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Israel's never-ending struggle for security

On May 7, Israelis began celebrating the 60th anniversary of the Jewish state. Soon, Palestinians will mark the nakba, or catastrophe. The Monitor looks, in a 2-part series, at the differing narratives of Israelis and Palestinians who lived through 1948.

By Ilene R. PrusherStaff writer of The Christian Science Monitor / May 8, 2008

Maj. Gen. Amos Horev

Debbie Hill/Special to the Monitor

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RAMAT HASHARON, ISRAEL

It's a letter that Maj. Gen. Amos Horev says is one of his most telling artifact from Israel's six decades of independence. "Please give to Amos two guns and one mortar from Jerusalem," reads the note to another commander from a Jewish US Army colonel who, after World War II, came to help the Jewish army in Palestine.

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To Mr. Horev, himself a leader in the army called the Hagana, Hebrew for defense, it's a reminder of how low on guns and bullets his fighters were. "The most crucial war we ever fought was the War of Independence. We asked every day, 'Are we going to make it or not?' It was a very difficult time. We didn't know if we could protect Jerusalem, where we had 100,000 people. My parents were there." That period of time was the most difficult, he says, because of a scarceness of arms. "We could hardly buy anything. We were so poor in weapons, and afterwards, we said, never again can we suffer from this kind of shortage," he says, sitting on the sofa in his home in this quiet Tel Aviv suburb he's lived in for half a century. "We felt the world had granted us a state without giving us the means to defend it."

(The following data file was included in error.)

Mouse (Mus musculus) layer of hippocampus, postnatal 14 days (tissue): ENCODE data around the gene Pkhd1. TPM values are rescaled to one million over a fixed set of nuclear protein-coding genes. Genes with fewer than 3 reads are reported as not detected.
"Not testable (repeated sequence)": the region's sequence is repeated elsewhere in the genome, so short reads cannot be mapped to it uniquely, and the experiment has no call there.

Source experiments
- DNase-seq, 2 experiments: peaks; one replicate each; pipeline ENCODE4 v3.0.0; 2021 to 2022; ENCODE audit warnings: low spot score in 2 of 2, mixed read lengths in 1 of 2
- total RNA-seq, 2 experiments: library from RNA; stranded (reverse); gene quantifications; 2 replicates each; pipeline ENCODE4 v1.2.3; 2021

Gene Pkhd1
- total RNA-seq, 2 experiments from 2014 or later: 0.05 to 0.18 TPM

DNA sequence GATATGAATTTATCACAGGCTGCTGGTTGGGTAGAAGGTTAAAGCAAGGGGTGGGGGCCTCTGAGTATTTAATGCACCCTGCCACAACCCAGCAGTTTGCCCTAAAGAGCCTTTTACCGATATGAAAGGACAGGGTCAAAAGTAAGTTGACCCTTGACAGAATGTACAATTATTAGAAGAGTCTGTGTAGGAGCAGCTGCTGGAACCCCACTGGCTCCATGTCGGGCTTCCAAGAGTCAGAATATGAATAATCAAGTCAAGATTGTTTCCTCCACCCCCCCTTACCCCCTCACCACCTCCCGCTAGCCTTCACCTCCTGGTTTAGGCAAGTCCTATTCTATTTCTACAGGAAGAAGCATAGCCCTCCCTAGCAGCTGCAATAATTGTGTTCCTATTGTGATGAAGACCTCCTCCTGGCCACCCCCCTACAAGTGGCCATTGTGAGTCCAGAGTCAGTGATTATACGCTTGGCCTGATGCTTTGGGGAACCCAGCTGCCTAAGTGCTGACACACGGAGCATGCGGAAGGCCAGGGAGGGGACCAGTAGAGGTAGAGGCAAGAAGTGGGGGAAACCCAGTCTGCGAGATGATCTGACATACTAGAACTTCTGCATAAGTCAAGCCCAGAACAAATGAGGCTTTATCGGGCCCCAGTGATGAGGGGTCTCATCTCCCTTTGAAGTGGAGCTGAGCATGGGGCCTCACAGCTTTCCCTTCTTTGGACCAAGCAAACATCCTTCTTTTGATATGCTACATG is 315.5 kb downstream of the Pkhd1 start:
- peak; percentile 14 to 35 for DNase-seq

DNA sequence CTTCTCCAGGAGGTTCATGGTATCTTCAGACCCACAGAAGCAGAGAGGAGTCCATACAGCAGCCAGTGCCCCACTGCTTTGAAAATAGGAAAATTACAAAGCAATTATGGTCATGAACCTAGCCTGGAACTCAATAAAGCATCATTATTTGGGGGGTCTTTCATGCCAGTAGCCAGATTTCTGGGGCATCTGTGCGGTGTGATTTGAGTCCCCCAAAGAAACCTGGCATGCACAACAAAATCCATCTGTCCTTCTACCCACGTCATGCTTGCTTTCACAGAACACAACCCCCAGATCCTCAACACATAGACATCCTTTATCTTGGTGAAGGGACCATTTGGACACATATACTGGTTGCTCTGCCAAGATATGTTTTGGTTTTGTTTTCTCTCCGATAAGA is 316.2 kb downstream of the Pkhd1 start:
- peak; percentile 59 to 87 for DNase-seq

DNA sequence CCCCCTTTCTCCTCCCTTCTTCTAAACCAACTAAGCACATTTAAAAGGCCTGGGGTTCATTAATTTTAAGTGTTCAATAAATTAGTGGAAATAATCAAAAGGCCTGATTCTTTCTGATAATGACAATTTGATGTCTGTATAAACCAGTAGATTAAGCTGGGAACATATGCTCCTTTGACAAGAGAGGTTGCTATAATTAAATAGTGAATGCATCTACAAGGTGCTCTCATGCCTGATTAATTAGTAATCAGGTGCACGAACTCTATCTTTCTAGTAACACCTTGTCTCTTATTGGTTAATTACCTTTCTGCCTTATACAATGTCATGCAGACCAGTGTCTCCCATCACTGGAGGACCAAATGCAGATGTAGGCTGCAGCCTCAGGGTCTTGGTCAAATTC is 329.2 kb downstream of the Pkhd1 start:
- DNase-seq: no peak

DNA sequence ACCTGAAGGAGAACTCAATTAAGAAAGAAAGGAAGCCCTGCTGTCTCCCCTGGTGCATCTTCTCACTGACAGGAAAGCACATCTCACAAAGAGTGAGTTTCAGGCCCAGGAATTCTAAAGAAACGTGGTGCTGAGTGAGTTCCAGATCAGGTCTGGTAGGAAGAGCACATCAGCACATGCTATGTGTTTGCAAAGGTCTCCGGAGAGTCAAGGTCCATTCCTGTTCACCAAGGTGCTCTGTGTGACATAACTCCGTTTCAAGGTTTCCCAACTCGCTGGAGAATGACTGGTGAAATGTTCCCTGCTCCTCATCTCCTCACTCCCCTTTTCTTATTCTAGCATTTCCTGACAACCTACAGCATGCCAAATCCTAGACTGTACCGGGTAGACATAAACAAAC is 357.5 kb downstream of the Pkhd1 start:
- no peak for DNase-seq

It is a common theme that Arabs and Jews who fought in 1948 express: a sense that the world supported the enemy, and that the British, as the rulers of Mandatory Palestine, sat back and let the other side do as it wished. "The British were there but they didn't give us any protection," says Horev. "It was a battle of the roads, of the highways, and of communications. We suffered from a total embargo."

Beginnings of a new Jewish state

Both of his parents had immigrated here from Warsaw, in 1919, two years after the Balfour Declaration stating Britain's support for the creation of a Jewish state in Mandatory Palestine, previously a province of the Ottoman Empire. They came as Zionists who hoped to build a new state in their old homeland, but also to escape anti-Semitism. Had they not left, his parents later realized, they would likely have been killed by the Nazis, like many of their relatives who stayed. Of Poland's prewar Jewish population of 3.3 million Jews, more than 90 percent were killed, according to figures from Yad Vashem, Israel's Holocaust remembrance authority.

Horev was born in Jerusalem in 1924, and at the age of 17, he left high school to join the Palmach.

"We worked to finance our training, so we would work two weeks a month and train two weeks a month," he says. By 1943 he was commissioned as an officer, and soon promoted to platoon commander and then company commander.

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